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Julia Wolfe’s Rage Against the Machine

John Schaefer was onto something when he picked a Carnegie Hall performance of Julia Wolfe’s Steel Hammer by the Bang on a Can All-Stars as his favorite concert of the year a few years back. Then again, that wasn’t such a difficult choice for the WNYC host. To say that it doesn’t get performed enough simply means that we need more stagings of this eclectic and intense choral/instrumental suite by the Bang on a Can avant garde institution’s house band. It was a rare treat to see the group play it last night at the World Financial Center. If you missed it, you’ll be able to hear the concert in the weeks to come on Q2 and then on Schaefer’s Soundcheck program on WNYC, along with the show tomorrow night, Oct 16 at 7:30 PM here, a new arrangement of Mike Oldfield’s Tubular Bells (better known as the Exorcist Theme) played by guitarist Grey McMurray with the Wordless Music Orchestra.

Wolfe’s music can be harrowing, but it can also be playful and fun: this piece is both, but more the former than the latter. As usual with her work, context and subtext are everything. This one mashes up the lyrics from a grand total of over 200 versions of the folk song John Henry, the tale of the man with the hammer in his hand who went up against the steam drill. Droll Americana riffs were sprinkled throughout the sometimes austere, sometimes lush, insistently and sometimes cruelly rhythmic work. Singers Molly Quinn, Emily Eagen and Katie Geissinger opened it, developing a hypnotically rapturous theme with the anxiously enveloping quality of a renaissance motet. Then percussionist David Cossin introduced the anvil beat which would serve as antagonist to the resilience and persistence of the echo-fueled vocals and shifting, Louis Andriessen-ish, percussive melodies of the rest of the piece.

Wolfe grew up steeped in Americana, and as she explained before the show, her first stringed instrument was the dulcimer. Guitarist Mark Stewart played some of that, and also the banjo, hammered on his body along with clarinetist Ken Thomson and ended up supplying percussion for a long interlude by stomping out a clog dance rhythm with his boots. Much as that was comic relief, it also viscerally voiced the angst of the man-versus-machine theme. A hauntingly murky, resonant segment about midway through built by bassist Robert Black and cellist Ashley Bathgate drove home the point that John Henry did not survive the duel. Take that forward into the present, then do the math.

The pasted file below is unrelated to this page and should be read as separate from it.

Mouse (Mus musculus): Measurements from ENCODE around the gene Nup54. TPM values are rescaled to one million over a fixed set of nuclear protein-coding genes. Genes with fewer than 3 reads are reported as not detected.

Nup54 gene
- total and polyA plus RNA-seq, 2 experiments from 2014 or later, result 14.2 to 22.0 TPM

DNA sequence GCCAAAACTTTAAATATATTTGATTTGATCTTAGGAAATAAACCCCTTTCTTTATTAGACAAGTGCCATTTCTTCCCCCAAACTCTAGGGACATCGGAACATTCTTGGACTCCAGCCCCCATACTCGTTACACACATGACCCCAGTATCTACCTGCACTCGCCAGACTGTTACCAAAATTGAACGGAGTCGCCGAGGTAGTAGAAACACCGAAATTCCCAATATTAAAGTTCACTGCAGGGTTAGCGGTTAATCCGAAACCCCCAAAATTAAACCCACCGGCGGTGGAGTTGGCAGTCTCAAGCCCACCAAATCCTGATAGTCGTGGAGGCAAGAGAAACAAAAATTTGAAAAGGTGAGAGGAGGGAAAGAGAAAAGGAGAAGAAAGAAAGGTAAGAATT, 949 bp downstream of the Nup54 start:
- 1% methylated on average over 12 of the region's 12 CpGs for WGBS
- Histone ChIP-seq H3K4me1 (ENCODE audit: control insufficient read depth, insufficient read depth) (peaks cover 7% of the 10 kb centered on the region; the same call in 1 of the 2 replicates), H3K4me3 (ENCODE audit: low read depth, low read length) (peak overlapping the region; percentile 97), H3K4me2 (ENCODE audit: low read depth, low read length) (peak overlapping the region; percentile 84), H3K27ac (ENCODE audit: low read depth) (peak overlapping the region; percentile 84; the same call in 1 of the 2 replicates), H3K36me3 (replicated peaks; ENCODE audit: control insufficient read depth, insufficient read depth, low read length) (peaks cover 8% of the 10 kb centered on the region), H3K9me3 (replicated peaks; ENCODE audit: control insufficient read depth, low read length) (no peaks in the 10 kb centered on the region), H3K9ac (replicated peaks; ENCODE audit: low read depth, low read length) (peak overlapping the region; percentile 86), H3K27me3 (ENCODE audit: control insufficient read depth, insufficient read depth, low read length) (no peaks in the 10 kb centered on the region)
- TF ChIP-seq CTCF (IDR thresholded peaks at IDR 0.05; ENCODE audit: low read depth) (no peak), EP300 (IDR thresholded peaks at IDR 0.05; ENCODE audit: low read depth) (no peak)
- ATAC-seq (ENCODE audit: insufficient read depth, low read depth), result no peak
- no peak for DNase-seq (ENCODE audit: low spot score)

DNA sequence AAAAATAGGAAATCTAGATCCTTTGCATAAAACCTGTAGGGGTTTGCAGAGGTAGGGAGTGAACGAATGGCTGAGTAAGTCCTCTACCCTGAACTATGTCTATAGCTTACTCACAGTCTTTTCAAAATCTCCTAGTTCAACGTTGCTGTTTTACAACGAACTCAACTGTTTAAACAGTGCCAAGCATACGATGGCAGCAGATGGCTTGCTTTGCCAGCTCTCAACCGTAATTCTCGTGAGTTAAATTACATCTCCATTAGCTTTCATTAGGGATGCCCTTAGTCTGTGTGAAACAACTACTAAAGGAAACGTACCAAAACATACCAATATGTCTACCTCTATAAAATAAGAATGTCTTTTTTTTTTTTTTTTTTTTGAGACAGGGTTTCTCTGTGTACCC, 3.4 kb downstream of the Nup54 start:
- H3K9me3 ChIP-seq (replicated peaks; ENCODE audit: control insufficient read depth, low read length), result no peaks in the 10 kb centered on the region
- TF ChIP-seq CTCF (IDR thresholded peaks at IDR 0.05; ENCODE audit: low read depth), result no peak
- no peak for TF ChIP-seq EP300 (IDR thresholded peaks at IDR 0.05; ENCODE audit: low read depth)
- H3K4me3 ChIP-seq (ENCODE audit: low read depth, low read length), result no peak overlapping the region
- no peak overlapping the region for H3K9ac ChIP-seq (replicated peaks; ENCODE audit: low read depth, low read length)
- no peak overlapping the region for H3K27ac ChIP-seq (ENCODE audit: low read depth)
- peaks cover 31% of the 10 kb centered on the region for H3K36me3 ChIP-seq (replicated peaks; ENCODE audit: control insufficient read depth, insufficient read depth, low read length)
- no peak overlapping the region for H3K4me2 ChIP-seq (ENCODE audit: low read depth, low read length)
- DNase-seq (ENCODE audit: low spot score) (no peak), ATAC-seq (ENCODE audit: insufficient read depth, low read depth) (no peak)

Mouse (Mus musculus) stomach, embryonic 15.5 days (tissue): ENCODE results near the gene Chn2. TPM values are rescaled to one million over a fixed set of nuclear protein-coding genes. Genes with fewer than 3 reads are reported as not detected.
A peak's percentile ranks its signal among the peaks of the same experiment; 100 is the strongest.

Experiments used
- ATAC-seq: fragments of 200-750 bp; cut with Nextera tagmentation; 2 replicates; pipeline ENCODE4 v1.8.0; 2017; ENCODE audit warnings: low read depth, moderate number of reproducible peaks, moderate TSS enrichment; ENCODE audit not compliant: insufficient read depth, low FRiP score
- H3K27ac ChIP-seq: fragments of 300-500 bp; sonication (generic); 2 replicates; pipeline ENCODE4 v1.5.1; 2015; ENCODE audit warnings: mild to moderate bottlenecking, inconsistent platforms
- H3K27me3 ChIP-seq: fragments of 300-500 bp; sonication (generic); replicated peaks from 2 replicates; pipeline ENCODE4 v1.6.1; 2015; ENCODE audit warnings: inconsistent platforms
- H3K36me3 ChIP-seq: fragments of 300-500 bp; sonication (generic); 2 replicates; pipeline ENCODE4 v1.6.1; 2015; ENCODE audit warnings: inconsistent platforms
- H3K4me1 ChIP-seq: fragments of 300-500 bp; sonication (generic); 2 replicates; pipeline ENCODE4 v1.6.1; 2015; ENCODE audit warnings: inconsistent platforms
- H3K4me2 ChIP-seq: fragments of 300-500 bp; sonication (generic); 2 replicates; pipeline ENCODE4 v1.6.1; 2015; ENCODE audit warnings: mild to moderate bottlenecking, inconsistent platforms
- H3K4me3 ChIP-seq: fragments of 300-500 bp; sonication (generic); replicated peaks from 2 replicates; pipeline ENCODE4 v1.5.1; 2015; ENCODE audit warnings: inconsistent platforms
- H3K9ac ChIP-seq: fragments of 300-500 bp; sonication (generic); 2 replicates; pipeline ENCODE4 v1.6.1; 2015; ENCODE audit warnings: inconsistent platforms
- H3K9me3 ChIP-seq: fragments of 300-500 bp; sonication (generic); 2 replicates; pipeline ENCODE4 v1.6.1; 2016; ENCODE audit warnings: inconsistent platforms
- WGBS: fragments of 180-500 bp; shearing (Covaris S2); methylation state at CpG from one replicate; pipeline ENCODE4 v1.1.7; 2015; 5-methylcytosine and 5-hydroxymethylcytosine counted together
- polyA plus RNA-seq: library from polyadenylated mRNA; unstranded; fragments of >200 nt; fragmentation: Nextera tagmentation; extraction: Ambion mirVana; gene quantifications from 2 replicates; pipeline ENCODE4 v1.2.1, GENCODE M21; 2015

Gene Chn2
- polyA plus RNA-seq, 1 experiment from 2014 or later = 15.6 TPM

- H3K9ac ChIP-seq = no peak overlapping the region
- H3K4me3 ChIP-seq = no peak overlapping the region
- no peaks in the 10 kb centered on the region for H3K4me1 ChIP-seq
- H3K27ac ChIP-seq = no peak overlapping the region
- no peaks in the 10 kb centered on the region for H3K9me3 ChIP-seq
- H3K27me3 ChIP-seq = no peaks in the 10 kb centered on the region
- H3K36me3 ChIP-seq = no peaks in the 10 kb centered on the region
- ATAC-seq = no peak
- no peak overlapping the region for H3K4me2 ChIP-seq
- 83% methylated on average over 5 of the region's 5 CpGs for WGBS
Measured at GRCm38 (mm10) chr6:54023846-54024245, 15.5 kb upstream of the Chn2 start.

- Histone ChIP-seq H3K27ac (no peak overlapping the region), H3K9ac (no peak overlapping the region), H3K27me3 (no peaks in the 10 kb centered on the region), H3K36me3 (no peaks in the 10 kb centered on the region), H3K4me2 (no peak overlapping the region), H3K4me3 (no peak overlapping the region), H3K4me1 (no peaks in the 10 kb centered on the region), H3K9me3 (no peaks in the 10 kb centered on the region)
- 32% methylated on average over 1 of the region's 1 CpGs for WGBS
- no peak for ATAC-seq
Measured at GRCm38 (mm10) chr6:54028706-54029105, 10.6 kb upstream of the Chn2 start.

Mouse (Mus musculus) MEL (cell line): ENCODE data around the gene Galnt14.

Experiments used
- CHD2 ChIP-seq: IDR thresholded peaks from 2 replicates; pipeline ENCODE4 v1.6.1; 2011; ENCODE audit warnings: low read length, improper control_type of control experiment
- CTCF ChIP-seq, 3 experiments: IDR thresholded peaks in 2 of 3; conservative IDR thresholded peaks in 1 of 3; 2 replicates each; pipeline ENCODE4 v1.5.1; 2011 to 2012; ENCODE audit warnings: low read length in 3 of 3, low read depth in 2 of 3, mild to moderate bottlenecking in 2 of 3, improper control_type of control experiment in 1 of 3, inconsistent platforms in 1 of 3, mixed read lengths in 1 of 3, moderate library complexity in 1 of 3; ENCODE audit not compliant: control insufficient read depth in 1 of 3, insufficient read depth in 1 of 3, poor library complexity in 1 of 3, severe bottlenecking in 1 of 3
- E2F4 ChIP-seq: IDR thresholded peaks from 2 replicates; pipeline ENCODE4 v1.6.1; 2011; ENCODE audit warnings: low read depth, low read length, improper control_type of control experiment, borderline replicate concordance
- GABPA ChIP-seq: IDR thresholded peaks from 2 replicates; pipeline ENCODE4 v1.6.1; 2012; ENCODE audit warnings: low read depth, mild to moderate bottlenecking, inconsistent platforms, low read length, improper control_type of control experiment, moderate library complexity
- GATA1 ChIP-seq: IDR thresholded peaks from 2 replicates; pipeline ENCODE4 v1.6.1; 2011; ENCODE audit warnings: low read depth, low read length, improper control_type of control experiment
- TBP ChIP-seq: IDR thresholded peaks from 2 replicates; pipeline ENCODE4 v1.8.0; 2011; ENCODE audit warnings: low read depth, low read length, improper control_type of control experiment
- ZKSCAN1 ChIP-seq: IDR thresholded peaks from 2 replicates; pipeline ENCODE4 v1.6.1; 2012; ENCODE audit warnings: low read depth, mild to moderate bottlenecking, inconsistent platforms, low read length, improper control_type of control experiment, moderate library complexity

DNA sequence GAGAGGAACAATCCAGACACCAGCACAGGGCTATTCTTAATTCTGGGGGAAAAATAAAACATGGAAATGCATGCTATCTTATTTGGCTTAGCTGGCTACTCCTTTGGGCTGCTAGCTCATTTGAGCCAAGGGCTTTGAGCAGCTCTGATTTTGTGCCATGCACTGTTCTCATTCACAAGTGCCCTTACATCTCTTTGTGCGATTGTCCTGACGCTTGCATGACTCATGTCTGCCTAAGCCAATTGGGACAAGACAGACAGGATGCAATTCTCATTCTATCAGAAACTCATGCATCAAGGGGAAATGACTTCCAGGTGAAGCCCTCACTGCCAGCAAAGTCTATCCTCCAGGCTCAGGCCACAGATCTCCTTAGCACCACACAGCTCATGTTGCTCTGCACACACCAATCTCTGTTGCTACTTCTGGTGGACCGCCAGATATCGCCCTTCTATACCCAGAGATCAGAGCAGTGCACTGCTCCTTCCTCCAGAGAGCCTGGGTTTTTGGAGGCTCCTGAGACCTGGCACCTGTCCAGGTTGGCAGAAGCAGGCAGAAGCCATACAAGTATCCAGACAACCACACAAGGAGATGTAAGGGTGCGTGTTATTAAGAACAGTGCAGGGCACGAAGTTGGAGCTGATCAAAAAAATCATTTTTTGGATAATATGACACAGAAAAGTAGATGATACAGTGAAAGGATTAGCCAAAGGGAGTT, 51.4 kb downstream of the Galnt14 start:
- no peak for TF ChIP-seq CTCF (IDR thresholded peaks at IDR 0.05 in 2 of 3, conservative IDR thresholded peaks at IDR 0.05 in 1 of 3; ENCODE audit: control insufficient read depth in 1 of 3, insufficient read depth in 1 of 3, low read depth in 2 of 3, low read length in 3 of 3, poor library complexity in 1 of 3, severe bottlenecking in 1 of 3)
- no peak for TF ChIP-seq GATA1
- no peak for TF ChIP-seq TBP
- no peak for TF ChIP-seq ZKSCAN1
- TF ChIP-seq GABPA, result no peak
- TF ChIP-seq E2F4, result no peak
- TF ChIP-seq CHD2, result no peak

Pianist Vicky Chow supplied dulcimer-like plucking inside the piano when she wasn’t hammering out an endless anvil choir on the keys, while Cossin switched between drumkit (heavy on the toms), vibraphone and boomy low timpani. Quinn’s crystalline soprano soared over the meticulous rhythms of the other two singers’ mantralike volleys of lyrics, phrases and syllables, which they repeated ad infinitum, sometimes comedically, sometimes to raise the menace level. Anyone wondering what this was all about needed only to watch how Bathgate was reacting: when things got funny, she couldn’t resist a big grin, but when things got intense, she’d be all business. The original folk song theme finally appeared as a stark coda right before the swirling atmospherics of the conclusion, which turned out to be part gospel, part Arvo Part. Bookmark the Q2 homepage if you want to experience all this for yourself at a yet-to-be-determined date.